Four of the most prominent white nationalist groups in the nation have reportedly been able to raise over $7.8 million in tax-deductible donations since the IRS allowed them and similar organizations to register as nonprofit charities over a decade ago, a review by the Associated Press revealed.
The reality of a nation headed by former real estate tycoon Donald Trump is fast approaching and white nationalist leaders said they hope the president-elect’s win will help them rake in even more donations to help spread their racist, Euro-centric ideologies.
Organizations such as the National Policy Institute, New Century Foundation, Charles Martel Society and the VDare Foundation, among others, have branded themselves as tax-exempt, educational charities that use donor contributions to pay for websites, books and conferences to further their agenda, TIME reported. The donated funds also are used to line the pockets of the four groups’ leaders.
All of this is perfectly legal, however, as the IRS recognized the outwardly racist organizations as charitable 501(c)(3) nonprofits more than 10 years ago.
“It should make people uncomfortable that the government is subsidizing groups that espouse values that are incompatible with most Americans,” Samuel Brunson, a tax law professor at Chicago’s Loyola University, said. He went on to note that the organizations’ status as not-for-profit entities gives them a false sense of legitimacy.
Jared Taylor, leader of the New Century Foundation, said his group is dedicated to securing funds for the benefit of the “white race” in the long run, adding that he and his organization have abided by all governing laws for nonprofits.
“We certainly did not conceal our intentions,” Taylor said. “I think we are educational in precisely the terms that Congress defined.”
But, TIME reported that over the ppast few years, the IRS has worked to weed out a number of nonprofit applicants whose sole purpose is to spread propaganda. For instance, in 1978, the government agency denied a tax-exempt status to the National Alliance, a neo-Nazi group. A court in 1994 also upheld the IRS’s refusal to grant Mississippi-based white nationalist group, the National Movement, tax-exempt status.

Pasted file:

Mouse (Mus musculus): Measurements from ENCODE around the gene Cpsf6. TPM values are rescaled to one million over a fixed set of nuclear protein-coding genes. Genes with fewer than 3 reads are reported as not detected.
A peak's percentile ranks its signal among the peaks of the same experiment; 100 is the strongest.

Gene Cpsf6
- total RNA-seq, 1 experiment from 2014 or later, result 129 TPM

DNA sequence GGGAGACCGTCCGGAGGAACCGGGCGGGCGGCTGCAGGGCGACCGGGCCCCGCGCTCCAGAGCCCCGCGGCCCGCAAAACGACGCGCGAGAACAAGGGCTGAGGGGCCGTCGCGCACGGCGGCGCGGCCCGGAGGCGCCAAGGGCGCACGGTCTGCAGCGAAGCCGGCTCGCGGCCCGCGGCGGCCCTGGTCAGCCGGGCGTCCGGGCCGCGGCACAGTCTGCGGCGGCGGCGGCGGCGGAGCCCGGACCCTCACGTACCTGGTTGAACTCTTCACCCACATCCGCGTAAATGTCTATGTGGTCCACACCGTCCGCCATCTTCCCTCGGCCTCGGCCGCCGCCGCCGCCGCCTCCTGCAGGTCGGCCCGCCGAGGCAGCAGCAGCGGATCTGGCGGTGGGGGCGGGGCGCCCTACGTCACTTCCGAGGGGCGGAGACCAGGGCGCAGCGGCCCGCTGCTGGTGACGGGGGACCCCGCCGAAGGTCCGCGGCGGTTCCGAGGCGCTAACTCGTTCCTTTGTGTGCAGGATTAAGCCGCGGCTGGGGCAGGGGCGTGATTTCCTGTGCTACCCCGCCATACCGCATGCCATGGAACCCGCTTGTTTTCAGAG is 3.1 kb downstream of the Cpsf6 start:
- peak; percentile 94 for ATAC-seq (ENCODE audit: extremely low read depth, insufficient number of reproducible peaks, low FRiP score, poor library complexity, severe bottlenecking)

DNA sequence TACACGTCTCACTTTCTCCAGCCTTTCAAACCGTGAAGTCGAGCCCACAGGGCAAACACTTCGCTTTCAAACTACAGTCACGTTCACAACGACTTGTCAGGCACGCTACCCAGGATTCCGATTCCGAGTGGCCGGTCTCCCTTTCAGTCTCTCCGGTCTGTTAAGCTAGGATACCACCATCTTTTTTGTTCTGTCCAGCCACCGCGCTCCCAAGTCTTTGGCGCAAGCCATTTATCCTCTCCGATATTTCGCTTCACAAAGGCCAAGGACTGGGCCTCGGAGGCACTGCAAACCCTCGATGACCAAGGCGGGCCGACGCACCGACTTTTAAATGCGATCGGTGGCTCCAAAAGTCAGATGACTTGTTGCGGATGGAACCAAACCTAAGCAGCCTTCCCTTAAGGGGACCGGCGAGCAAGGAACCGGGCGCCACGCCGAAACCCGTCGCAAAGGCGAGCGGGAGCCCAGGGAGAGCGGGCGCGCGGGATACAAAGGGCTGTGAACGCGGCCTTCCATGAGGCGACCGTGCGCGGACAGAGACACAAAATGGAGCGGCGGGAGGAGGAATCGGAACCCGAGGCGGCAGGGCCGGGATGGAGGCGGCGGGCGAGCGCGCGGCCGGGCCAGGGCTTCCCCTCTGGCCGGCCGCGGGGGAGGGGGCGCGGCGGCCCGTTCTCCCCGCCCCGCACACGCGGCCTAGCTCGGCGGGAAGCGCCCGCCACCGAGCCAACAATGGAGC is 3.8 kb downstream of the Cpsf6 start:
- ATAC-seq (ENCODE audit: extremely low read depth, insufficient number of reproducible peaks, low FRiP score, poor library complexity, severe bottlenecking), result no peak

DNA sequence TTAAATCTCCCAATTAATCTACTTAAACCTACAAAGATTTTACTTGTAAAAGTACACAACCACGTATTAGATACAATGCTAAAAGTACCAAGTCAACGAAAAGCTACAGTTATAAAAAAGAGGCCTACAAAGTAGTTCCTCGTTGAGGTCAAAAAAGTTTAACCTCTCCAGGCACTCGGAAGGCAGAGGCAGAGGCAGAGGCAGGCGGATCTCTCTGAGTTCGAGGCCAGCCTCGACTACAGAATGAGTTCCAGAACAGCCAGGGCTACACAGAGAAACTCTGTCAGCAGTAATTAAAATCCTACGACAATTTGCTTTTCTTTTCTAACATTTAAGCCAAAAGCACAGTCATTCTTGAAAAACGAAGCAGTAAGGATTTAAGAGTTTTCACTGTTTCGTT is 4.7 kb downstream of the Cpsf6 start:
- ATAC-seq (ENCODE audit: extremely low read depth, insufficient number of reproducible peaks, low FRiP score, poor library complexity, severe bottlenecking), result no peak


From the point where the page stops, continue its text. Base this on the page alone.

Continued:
Still, dozens of white supremacist organizations have managed to slip through the cracks and register as tax-exempt charities.
“A lot of applications fly through,” former IRS attorney Philip Hackney said, adding that the agency gets bombarded with a number of applications every year but doesn’t have the time or resources to scrutinize each one. “They’re looking for easy ways to sort things out and kind of give rubber stamps.”
Advocates have since pushed for the IRS to revoke the charitable status of the New Century Foundation and others like it, as it essentially allows the racist groups to receive tax breaks under the veneer of benevolent, educational organizations.
For example, the National Policy Institute, headed by controversial alt-right leader Richard Spencer, collected over $440,000 in tax-deductible donations between 2007 and 2012, according to the Associated Press review. The Georgia-based Charles Martel Society, which praised Trump’s victory as a win for white people who oppose multiculturalism, also raised $568,526 during that same time.
The organizations’ tax-exempt status is equally beneficial to donors seeking a reduction in their tax burden, making it that much more desirable to contribute funding to the dissemination of racist propaganda.
White nationalist leaders like Peter Brimelow, head of the VDare Foundation, which has experienced an increase in donations in the wake of Trump’s election win, said they hope the upward trend will continue well into the former reality star’s presidency. Between 2007 and 2015, the foundation has already raised $4.8 million.
“We have every reason to believe that [this trend will continue],” Brimelow wrote in an email.